Explain X task in a few short sentences as you would to a second-grader.
An interviewer may ask you to break down a normal job task that you would complete in a manner that a child could understand, in part to test your knowledge of the task’s inner workings – but in larger part, to test your ability to explain a process in simple, basic terms. While you and your coworkers may be able to converse using highly technical language, being able to simplify a process is an important skill for any employee to have.

Question 40:
If you could compare yourself to any animal, what would it be?
Many interviewers ask this question, and it’s not to determine which character traits you think you embody – instead, the interviewer wants to see that you can think outside the box and that you’re able to reason your way through any situation. Regardless of what animal you answer, be sure that you provide a thorough reason for your choice.

Question 41:
Who is your hero?
Your hero may be your mother or father, an old professor, someone successful in your field, or perhaps even Wonder Woman – but keep your reasoning for your chosen profession, and be prepared to offer a logical train of thought. Choose someone who embodies values that are important in your chosen career field, and answer the question with a smile and a sense of passion.

Question 42:
Who would play you in the movie about your life?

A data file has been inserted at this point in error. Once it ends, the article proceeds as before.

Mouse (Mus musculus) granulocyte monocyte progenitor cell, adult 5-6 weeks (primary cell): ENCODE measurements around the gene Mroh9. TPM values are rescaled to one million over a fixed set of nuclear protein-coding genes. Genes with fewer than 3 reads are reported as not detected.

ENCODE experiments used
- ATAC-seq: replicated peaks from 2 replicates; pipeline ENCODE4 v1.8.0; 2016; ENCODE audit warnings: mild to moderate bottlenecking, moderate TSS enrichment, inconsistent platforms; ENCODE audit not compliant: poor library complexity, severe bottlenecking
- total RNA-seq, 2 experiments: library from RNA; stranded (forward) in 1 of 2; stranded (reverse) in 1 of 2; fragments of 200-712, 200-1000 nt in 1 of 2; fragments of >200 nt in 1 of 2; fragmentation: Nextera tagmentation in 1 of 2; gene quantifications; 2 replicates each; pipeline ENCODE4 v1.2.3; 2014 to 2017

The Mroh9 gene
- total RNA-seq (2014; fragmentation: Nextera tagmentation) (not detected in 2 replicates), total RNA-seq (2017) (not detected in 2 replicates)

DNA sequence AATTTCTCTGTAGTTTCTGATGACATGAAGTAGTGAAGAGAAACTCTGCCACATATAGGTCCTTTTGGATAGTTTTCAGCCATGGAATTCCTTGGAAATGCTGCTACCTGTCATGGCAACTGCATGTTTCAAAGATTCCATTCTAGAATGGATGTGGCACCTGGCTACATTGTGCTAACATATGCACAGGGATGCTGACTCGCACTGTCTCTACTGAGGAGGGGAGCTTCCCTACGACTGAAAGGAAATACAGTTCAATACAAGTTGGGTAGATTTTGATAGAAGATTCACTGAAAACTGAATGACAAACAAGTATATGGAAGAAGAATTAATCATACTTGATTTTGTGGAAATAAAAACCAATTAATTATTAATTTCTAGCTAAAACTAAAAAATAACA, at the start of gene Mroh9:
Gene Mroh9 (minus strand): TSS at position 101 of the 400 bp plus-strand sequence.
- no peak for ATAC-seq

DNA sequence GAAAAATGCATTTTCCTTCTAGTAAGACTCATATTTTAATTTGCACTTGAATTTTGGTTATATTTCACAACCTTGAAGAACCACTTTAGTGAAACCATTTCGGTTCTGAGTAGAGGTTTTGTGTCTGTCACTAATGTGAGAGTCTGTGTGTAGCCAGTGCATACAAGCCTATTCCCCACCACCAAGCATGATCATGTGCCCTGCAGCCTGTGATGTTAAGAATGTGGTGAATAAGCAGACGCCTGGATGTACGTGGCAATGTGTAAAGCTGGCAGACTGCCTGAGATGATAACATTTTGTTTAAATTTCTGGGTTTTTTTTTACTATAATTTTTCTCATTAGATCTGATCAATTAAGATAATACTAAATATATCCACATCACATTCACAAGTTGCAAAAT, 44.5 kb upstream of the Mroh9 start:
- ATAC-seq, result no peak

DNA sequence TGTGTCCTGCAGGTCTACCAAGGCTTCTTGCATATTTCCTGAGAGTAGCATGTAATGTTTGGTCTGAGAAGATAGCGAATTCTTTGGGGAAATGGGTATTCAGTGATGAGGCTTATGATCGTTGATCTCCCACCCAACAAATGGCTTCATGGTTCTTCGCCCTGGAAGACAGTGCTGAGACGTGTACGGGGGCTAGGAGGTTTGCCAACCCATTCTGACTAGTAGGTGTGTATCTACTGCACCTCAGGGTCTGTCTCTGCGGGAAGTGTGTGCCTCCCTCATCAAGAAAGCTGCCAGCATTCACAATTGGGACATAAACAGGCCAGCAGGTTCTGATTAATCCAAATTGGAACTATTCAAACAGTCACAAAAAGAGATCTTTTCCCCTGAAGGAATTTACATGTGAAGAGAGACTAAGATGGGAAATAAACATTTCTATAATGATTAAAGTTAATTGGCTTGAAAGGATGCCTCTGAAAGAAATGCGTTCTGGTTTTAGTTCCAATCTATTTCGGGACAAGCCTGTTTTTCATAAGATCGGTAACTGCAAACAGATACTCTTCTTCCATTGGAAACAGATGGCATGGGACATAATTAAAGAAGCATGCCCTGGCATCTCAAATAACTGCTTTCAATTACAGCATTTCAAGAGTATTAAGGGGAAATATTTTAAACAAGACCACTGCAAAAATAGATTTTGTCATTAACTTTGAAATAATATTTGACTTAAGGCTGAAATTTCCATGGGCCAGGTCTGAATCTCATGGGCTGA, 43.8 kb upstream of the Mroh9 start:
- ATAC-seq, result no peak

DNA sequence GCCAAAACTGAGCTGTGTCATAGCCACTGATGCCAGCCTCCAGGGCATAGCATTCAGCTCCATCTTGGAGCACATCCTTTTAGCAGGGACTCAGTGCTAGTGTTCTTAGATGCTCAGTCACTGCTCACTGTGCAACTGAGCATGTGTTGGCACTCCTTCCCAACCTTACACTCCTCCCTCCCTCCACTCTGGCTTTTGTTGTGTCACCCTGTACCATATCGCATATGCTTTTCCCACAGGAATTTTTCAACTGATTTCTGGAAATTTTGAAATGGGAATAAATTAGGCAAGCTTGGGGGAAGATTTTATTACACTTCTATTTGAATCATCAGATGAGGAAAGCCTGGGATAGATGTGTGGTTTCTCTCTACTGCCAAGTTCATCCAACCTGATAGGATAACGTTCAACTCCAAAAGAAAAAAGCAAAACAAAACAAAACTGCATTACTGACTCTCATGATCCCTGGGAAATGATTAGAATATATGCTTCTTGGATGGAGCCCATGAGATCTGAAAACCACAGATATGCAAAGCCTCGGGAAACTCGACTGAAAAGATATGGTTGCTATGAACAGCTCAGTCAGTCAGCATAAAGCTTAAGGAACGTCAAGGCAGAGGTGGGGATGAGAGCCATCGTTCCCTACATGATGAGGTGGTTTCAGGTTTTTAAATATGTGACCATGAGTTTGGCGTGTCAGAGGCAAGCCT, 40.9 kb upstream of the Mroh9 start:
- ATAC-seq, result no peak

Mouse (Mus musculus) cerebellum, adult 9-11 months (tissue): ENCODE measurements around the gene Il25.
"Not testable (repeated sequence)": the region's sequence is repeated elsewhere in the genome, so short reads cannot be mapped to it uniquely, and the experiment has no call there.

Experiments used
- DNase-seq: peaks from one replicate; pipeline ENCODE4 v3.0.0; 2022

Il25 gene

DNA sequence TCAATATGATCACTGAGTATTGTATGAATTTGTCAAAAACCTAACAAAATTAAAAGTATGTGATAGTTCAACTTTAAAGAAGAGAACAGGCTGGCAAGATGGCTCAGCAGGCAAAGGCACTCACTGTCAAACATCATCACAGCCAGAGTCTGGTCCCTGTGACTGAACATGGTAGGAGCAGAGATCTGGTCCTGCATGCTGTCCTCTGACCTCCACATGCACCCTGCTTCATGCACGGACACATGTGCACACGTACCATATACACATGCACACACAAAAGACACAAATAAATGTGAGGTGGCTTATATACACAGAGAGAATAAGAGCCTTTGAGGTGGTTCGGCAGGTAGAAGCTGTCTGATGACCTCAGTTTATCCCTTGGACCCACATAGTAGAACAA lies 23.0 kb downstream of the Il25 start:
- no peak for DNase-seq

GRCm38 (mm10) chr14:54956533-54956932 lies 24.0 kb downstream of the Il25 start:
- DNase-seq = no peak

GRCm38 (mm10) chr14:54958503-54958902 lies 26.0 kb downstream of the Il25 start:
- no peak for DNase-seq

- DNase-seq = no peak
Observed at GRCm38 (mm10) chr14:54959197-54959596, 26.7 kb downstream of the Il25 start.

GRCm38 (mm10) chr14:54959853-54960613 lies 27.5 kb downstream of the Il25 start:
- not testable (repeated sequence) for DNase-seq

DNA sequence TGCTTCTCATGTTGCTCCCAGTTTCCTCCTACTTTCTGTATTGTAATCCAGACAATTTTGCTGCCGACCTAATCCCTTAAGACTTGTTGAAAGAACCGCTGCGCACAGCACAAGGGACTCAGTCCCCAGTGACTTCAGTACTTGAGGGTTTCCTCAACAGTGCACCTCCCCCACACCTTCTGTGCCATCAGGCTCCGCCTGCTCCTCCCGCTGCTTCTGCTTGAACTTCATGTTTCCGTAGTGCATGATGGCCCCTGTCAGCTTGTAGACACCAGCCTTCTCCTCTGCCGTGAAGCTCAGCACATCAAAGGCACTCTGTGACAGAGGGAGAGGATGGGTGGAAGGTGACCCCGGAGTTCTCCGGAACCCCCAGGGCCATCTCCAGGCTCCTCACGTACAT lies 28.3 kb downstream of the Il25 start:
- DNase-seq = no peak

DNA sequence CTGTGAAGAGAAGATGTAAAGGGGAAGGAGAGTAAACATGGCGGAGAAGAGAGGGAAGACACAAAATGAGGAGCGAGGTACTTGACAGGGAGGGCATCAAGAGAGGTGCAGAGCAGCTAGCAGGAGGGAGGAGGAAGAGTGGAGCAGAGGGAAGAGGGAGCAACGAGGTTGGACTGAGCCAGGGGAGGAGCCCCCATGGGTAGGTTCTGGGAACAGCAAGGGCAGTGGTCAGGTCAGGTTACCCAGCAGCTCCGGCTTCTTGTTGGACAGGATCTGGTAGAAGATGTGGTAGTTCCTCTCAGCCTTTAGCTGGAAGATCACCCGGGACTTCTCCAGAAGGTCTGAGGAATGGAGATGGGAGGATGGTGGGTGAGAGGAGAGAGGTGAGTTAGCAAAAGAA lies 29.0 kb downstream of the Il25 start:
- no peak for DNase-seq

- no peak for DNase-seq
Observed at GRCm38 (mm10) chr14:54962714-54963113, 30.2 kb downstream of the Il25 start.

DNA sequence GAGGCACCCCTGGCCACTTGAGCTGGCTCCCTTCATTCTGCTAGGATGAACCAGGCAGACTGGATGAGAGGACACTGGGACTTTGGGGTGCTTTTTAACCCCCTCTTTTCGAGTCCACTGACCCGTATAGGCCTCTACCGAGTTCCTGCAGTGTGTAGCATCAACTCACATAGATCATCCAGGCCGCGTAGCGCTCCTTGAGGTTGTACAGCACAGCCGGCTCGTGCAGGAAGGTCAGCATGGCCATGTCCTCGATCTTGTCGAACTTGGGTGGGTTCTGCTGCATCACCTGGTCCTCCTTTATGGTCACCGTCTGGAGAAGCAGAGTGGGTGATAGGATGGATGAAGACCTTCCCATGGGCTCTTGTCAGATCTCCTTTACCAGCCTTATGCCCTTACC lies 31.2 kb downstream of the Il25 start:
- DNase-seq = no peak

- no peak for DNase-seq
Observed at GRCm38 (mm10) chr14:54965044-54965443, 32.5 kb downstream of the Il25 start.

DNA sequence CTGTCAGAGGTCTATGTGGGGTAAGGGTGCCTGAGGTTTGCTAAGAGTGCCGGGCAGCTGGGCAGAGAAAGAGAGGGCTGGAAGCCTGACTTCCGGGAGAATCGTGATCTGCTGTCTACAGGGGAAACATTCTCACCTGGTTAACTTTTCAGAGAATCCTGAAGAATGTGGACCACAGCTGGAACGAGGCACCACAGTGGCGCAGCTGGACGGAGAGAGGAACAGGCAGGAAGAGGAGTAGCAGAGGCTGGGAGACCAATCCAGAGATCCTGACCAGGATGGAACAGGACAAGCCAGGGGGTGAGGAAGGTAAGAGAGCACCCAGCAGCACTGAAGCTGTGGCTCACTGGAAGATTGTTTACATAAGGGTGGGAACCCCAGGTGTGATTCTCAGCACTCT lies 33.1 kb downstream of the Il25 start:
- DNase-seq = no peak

As with many creative questions that challenge an interviewee to think outside the box, the answer to this question is not as important as how you answer it. Choose a professional, and relatively non-controversial actor or actress, and then be prepared to offer specific reasoning for your choice, employing important skills or traits you possess.

Question 43:
Name five people, alive or dead, that would be at your ideal dinner party.
Smile and sound excited at the opportunity to think outside the box when asked this question, even if it seems to come from left field. Choose dynamic, inspiring individuals who you could truly learn from, and explain what each of them would have to offer to the conversation. Don’t forget to include yourself, and to talk about what you would bring to the conversation as well!

Question 44:
What is customer service?
Customer service can be many things – and the most important consideration in this question is that you have a creative
answer. Demonstrate your ability to think outside the box by offering a confident answer that goes past a basic definition, and that shows you have truly considered your own individual view of what it means to take care of your customers. The thoughtful consideration you hold for customers will speak for, itself.

Question 45:
Tell me about a time when you went out of your way for a customer.
It’s important that you offer an example of a time you truly went out of your way – be careful not to confuse something that felt like a big effort on your part, with something your employer would expect you to do anyway. Offer an example of the customer’s problems, what you did to solve them, and the way the customer responded after you took care of the situation.